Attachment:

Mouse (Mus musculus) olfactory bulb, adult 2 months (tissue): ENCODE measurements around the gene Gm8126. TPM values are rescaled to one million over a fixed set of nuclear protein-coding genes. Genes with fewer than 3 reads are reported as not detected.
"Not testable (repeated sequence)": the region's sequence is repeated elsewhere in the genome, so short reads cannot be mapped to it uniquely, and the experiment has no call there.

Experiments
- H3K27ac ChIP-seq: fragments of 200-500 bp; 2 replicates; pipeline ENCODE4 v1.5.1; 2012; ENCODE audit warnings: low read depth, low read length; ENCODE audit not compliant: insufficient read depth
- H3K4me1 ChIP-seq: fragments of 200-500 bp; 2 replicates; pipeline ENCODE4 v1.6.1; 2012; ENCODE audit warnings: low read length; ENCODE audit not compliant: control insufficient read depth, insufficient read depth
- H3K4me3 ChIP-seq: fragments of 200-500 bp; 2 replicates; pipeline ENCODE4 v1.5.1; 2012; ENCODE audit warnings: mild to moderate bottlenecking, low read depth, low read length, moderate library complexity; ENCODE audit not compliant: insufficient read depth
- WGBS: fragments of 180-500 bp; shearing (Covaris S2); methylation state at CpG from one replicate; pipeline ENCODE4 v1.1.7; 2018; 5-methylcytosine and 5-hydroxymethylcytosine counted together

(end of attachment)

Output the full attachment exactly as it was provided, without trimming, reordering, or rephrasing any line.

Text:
Mouse (Mus musculus) olfactory bulb, adult 2 months (tissue): ENCODE measurements around the gene Gm8126. TPM values are rescaled to one million over a fixed set of nuclear protein-coding genes. Genes with fewer than 3 reads are reported as not detected.
"Not testable (repeated sequence)": the region's sequence is repeated elsewhere in the genome, so short reads cannot be mapped to it uniquely, and the experiment has no call there.

Experiments
- H3K27ac ChIP-seq: fragments of 200-500 bp; 2 replicates; pipeline ENCODE4 v1.5.1; 2012; ENCODE audit warnings: low read depth, low read length; ENCODE audit not compliant: insufficient read depth
- H3K4me1 ChIP-seq: fragments of 200-500 bp; 2 replicates; pipeline ENCODE4 v1.6.1; 2012; ENCODE audit warnings: low read length; ENCODE audit not compliant: control insufficient read depth, insufficient read depth
- H3K4me3 ChIP-seq: fragments of 200-500 bp; 2 replicates; pipeline ENCODE4 v1.5.1; 2012; ENCODE audit warnings: mild to moderate bottlenecking, low read depth, low read length, moderate library complexity; ENCODE audit not compliant: insufficient read depth
- WGBS: fragments of 180-500 bp; shearing (Covaris S2); methylation state at CpG from one replicate; pipeline ENCODE4 v1.1.7; 2018; 5-methylcytosine and 5-hydroxymethylcytosine counted together